Faltering PSLF Program is Barely Stayin’ Alive, How’s the Fix Going?

Faltering PSLF Program is Barely Stayin’ Alive, How’s the Fix Going?

Pump. Pump. Pump. Thirty compressions at the rate of 100 compressions per minute to restart a heart. How fast is that? Experts suggest that pushing to the beat of the Bee Gees, Stayin’ Alive (with or without falsetto harmonies) will get you there. But what if your patient is unresponsive? What if you listen for a heartbeat that isn’t there? What if they are barely Ah, ha, ha, ha, stayin’ alive? In this case, the patient is doing even worse than the Public Service Loan Forgiveness (PSLF) program. The new patient is the Temporary Expanded Public Service Loan Forgiveness initiative (TEPSLF). It is a $350 million pot of money for those who received bad information from their loan servicers. PSLF: Just 96 out of more than 28,000 As has been documented, the PSLF program has higher failure rates than their published figure of 99.7 percent. Of the more than 28,000 applicants who thought they jumped through all the necessary hoops, only 96 were granted debt forgiveness. But this doesn’t account for all the other possible applicants.  Thousands more ran into obstacle after obstacle, or got bad advice. They either gave up somewhere along the way, or never even started. To qualify for PSLF, borrowers must:  work in eligible public service roles make 120 on-time monthly payments have the right kind of loan, since some federal loans qualify while others do not be in an income-driven repayment plan There’s, apparently, so much that can go wrong. A single late payment. Bad advice about which loan qualifies or which repayment plan to be in. As has been noted, DOE pays federal...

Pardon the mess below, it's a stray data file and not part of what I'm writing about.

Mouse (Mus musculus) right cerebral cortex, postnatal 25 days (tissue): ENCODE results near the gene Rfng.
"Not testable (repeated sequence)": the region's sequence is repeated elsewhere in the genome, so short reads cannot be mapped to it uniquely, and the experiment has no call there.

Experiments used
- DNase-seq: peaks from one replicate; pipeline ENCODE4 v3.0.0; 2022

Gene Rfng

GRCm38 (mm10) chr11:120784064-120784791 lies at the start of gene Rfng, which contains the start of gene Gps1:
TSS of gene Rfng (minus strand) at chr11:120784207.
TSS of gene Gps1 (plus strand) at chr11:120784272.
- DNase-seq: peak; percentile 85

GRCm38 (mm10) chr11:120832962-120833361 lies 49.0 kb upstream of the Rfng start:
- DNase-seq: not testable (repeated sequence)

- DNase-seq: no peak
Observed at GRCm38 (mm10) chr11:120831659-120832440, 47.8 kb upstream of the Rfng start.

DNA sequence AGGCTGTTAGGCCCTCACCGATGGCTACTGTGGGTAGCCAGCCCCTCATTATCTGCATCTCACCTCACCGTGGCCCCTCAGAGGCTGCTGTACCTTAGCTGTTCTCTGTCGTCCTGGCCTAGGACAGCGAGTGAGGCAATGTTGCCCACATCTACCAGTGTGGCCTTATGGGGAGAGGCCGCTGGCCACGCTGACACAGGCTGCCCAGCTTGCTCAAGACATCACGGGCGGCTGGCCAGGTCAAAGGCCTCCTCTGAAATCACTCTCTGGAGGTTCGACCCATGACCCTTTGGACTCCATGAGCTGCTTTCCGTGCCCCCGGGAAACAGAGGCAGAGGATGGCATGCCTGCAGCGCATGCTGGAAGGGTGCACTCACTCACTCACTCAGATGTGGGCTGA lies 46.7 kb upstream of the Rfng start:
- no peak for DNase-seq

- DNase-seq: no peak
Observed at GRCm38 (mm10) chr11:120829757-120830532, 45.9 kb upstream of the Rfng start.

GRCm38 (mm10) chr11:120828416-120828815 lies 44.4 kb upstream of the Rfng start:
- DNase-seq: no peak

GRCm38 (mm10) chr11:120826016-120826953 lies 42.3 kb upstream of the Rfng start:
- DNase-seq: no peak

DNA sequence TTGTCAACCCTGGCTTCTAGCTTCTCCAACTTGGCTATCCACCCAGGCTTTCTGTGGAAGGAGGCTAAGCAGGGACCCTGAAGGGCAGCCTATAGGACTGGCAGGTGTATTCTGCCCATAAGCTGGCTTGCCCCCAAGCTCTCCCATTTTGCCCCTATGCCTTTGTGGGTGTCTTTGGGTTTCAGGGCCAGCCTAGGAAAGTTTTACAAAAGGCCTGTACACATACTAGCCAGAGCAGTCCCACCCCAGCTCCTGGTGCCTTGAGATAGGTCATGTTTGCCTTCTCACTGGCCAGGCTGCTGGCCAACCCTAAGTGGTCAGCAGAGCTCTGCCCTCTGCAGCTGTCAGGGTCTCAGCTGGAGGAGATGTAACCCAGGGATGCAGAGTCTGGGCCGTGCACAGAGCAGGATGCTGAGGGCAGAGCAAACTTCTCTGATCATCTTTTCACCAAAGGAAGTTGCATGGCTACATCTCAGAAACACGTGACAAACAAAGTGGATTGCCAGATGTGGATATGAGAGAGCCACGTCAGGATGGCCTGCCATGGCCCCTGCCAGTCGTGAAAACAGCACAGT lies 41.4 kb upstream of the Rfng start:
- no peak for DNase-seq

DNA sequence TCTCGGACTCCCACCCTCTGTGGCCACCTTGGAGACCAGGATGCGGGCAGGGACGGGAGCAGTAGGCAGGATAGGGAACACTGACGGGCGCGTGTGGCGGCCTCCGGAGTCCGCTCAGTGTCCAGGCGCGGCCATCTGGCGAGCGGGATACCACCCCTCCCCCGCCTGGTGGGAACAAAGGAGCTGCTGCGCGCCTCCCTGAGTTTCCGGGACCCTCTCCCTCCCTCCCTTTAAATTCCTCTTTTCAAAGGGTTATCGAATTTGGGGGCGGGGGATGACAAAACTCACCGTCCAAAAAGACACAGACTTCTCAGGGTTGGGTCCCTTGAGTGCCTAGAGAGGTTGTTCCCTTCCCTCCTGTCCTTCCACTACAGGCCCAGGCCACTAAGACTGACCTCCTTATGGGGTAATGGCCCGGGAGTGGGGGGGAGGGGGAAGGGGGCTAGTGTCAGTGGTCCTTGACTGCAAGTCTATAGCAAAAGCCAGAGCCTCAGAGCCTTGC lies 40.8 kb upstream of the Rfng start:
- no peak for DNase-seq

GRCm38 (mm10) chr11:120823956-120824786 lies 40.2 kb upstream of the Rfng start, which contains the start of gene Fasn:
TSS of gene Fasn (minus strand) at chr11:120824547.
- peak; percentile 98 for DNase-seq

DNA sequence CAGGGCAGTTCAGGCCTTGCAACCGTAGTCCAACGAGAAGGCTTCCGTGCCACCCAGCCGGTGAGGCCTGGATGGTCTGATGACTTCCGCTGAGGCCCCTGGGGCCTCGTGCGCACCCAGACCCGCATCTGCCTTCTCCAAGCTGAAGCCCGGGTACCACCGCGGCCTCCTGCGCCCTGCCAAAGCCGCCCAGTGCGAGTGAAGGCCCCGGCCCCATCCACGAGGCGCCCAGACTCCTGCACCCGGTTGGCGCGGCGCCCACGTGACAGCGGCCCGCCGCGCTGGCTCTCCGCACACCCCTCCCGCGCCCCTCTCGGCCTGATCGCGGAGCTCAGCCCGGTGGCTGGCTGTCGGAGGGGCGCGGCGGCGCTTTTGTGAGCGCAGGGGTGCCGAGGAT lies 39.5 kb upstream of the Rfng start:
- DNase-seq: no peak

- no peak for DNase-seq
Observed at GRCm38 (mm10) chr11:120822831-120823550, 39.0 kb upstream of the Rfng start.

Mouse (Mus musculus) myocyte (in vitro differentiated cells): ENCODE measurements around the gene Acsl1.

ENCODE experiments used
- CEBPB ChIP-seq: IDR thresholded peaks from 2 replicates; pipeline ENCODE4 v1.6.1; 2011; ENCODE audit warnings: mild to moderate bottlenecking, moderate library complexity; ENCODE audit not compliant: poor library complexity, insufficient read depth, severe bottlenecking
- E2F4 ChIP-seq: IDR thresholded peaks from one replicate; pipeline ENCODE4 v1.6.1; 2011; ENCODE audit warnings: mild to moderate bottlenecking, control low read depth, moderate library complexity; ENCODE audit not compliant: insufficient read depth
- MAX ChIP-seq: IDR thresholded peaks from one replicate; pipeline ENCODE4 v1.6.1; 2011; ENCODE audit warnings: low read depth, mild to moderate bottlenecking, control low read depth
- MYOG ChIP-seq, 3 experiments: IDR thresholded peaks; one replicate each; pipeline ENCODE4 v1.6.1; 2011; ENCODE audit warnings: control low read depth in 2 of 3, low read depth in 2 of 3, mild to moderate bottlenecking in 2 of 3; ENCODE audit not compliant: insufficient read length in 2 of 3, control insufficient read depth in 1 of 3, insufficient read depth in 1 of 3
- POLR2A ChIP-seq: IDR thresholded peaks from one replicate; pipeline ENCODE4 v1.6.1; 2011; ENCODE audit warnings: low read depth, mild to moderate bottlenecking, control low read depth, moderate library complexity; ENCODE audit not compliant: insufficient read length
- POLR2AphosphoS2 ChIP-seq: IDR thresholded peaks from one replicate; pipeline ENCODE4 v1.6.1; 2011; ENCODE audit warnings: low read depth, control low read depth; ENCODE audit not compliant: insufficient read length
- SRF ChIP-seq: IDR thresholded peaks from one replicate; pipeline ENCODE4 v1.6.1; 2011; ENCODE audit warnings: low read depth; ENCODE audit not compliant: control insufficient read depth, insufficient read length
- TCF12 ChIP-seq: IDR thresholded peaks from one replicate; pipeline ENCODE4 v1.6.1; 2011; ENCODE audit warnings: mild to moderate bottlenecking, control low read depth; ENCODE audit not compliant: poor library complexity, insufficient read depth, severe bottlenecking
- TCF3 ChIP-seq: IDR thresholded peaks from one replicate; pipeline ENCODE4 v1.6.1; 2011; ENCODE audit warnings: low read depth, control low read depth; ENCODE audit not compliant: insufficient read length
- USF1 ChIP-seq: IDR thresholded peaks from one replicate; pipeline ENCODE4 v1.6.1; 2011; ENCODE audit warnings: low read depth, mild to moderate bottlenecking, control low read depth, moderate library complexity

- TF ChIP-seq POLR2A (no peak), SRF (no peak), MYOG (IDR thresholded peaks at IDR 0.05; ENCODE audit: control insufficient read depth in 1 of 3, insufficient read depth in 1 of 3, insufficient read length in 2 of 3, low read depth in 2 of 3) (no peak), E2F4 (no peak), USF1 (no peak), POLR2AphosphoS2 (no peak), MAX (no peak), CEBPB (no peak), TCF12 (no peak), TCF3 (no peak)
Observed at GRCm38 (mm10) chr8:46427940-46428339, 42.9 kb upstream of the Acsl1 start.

American Financial Benefits Center Clarifies PSLF Employment Eligibility Requirements

American Financial Benefits Center Clarifies PSLF Employment Eligibility Requirements